Regular Member
  • Content Count

  • Joined

  • Last visited

  • Days Won


Babalouie last won the day on December 8 2018

Babalouie had the most liked content!

Community Reputation

17 Good

About Babalouie

  • Rank
    Advanced Member

Profile Information

  • Lexus Model*
  • Location*
    New South Wales

Recent Profile Visitors

The recent visitors block is disabled and is not being shown to other users.

  1. If you're happy to stick with oem, Brembo pads are cheapest here: $153 and $117. They're proper Brembo (which means duuuuuuuust) and are actually for the AMG CLK55...which just happens to use the same caliper as the ISF 🙂 More expensive option is Endless MX72 or SS-M, which are about $800 for a set of 4. MX72 is an awesome road/track pad with little downside, and are slightly less dusty than stock (which still means way too much dust) and SS-M are street-only pads which seem to emit invisible dust but aren't up for a trackday. I have NS400 Project Mu on the wife's IS250, and I wouldn't call them low dust, more like...okay dust.
  2. Give these guys a try :)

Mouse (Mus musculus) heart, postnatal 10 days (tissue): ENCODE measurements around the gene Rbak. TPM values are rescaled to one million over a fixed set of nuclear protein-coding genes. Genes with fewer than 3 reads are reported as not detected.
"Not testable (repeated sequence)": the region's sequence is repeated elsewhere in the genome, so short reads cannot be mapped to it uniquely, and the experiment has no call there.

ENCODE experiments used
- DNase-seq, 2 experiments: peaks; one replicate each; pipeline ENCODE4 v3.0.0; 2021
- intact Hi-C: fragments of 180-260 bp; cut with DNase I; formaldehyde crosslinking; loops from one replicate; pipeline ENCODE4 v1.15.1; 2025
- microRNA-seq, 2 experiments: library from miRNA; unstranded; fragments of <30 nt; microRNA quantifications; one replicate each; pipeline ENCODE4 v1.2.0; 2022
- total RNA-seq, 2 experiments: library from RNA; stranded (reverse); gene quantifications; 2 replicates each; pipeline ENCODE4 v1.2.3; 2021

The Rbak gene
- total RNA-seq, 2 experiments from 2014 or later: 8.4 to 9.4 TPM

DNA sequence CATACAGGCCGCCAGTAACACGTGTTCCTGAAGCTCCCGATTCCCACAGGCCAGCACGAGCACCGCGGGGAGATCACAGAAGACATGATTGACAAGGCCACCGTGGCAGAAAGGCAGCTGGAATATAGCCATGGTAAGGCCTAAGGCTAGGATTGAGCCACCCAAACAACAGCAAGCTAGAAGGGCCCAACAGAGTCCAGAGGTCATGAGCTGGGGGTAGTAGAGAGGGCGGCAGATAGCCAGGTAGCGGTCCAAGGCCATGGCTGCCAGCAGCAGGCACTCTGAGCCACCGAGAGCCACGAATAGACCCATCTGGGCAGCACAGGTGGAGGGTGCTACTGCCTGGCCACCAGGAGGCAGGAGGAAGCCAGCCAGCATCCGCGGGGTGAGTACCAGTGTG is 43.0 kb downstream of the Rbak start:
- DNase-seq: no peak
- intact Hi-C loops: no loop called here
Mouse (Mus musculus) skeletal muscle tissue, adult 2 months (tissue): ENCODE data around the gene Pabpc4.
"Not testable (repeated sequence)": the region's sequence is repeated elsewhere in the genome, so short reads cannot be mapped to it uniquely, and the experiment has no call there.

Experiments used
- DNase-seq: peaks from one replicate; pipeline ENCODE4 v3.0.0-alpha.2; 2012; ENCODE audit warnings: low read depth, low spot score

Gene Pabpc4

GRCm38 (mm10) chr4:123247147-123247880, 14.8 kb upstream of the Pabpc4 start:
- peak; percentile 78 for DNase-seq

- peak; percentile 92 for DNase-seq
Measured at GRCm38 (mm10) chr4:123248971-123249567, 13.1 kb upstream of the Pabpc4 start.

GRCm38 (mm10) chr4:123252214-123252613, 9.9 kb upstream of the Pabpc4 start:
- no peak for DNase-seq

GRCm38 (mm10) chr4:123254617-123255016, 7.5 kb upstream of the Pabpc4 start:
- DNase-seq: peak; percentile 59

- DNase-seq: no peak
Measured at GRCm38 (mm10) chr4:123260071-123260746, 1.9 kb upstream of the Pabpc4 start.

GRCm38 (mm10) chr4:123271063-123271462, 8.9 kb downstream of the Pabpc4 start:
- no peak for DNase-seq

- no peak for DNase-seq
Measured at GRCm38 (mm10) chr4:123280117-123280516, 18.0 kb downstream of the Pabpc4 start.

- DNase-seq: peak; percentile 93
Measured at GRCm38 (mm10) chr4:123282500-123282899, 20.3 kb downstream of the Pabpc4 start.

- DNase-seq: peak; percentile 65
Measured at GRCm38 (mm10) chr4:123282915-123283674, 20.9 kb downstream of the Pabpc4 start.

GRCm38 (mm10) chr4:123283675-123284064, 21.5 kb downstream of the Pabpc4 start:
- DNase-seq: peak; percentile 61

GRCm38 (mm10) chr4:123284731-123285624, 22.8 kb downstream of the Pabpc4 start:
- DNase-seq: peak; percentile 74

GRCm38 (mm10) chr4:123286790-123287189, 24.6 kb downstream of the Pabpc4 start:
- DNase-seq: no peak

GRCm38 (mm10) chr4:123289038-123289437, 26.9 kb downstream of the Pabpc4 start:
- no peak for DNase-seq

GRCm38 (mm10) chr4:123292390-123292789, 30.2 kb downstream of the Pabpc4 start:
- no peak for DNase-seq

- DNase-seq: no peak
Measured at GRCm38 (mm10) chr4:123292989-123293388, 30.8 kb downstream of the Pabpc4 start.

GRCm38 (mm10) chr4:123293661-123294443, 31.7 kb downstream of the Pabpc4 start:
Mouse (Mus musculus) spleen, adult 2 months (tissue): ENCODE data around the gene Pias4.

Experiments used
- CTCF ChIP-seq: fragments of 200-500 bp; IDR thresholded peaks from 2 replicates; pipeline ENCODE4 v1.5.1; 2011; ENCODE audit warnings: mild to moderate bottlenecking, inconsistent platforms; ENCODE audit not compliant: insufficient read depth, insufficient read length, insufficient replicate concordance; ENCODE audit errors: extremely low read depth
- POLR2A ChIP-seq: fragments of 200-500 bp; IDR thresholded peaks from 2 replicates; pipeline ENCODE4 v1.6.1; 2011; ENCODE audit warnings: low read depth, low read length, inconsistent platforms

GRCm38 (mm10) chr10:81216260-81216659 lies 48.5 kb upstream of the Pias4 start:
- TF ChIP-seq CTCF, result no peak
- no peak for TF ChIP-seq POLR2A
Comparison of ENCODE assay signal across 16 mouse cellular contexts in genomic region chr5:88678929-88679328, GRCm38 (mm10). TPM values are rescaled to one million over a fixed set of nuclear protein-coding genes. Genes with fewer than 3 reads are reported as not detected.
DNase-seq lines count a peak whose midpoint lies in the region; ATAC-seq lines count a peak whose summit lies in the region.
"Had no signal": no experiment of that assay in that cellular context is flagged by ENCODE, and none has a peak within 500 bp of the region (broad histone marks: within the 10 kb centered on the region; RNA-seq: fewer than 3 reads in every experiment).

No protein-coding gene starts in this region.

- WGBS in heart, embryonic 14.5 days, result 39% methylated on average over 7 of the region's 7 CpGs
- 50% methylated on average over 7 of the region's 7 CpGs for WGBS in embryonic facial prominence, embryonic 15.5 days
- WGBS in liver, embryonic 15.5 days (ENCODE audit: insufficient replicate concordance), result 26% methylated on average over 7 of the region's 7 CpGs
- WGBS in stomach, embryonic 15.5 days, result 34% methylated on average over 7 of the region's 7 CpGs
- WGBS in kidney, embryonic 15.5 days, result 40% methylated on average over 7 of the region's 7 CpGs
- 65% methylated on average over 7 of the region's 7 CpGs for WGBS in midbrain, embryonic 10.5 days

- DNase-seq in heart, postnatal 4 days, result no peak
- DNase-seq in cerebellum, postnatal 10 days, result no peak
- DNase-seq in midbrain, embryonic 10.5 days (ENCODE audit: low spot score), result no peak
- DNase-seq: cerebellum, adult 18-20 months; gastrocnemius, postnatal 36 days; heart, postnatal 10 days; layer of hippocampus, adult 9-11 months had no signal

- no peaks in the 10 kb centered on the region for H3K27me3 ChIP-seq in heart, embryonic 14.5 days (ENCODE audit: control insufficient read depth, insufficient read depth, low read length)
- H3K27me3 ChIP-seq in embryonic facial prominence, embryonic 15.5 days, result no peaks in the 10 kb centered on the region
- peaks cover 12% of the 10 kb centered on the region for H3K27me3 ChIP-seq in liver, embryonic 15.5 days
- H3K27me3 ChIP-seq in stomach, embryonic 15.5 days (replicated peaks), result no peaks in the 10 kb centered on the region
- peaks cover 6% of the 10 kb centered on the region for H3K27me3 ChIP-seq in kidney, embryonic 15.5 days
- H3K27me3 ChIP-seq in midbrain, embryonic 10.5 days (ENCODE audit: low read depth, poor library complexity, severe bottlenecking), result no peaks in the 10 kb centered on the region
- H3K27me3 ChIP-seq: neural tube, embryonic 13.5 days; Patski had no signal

3. Lately I've been noticing a weird "click" sound when I'm turning the wheel from lock to lock, like when you're reverse parking. It's sorta a a click or ka-tack sound, which I have heard before in a higher-mileage GS430 I used to own. It's a sign that the suspension ball joints are on the way out. My car's done only 78k, but maybe thwacking into ripple strips at trackdays isn't too good for ball joints...but whatever the reason, they need to be changed. There are plenty of aftermarket options if you look them up on eBay, but thankfully the proper oem parts are quite reasonably priced. You'll need all of these; one each of the part numbers on the right and two of each of the part numbers on the left. All up it was $175 delivered from A bit of a peek under the car confirmed that I did indeed have an issue with the balljoints, and the telltale sign is that dark, oily looking area around the balljoint. That's a sign that the lubricant has leaked out. Interestingly, the main balljoint (the one that holds up the weight of the car) looks fine, and it was the steering tie rod balljoint that is leaking. It's not actually that big of a job, and the first step is to remove the two big 19mm bolts that you can see in the pic above. This allows the wishbone upright to be swivelled out of the way. Don't worry, nothing falls down when you remove those bolts, the tension in the suspension bushes keeps everything in place. The next part is the only part that's a little tricky. Well not really tricky, but it does need some explaining. If you look closely at the pic of the new balljoint assembly below, you'll notice that the bit below the threaded part is like a cone-shape. The suspension and steering arms have a hole with an inverse cone shape, and the idea is that the cone drives deep and gets solidly wedged in there for a super tight fit with no slop. If it was a regular straight-sided bolt, there is the possibility for some side to side play. But the downside is that over time, the two parts get wedged together so hard, that you'll need a special tool to force them apart. You can whack at the balljoint with a hammer until you go deaf or your arm falls off, and it won't do any good. Instead, you need to prise them apart with a special tool called a balljoint separator. There are many types and they come in many shapes, but I've found that this type works on Lexus suspension. The silver part hooks underneath the steering or suspension arm, and the bolt at the top pushes down on the balljoint to try to force it out of the hole that it's wedged in. Now the important tip, is to undo the balljoint nut, but not to remove it altogether. So what you do, is you put the balljoint separator in place, and start to tighten the bolt at the top. As it starts to press down on the balljoint, everything will start to strain, but you keep tightening it. And just when you think that there's so much force on it that surely something is about to break...nothing happens. So you keep tightening it and its beginning to require quite a lot of strength. And well after the point where you think it must be welded together, it go flying, and you go flying across the garage as all that unholy pent up force suddenly gets released. And as you dust yourself off, you expect the balljoint to have flown off and embedded itself in your other car...but instead it's just hanging limply from the suspension, because you left the nut on. Okay, now remove the other three balljoints the same way 🙂 The new balljoints are far stiffer than the old ones, which move a lot more freely but don't have any obvious slop. There's a spring loaded cup inside, so I think it's unlikely that you can feel any wear by twiddling it like a joystick, unless it's really, really dead. Pop the new ones on, torque the big castellated nut to 120ft-lbs the little one to 50fg-lbs, and then install the new safety clips. Then the big 19mm bolts go back on underneath (they get tightened to 90ft-lbs) and you're done. It was about 2hrs go to whoa for both sides. And the result more clicking sounds. I'd also noticed recently that over bumps there has been a bit of a rattling noise, which I figured were either the coilovers or the worn brake pads moving around in the calipers. But it must have been the balljpoints, because that noise is gone now too. Dynamically, I can't say that I'm feeling any difference in steering feel, but I do think that I'm doing less corrections when I'm driving the car straight. And the lack of noise from the front end sure does make it feel subjectively more solid. For the money and time spent, it's a pretty rewarding maintenance item to do.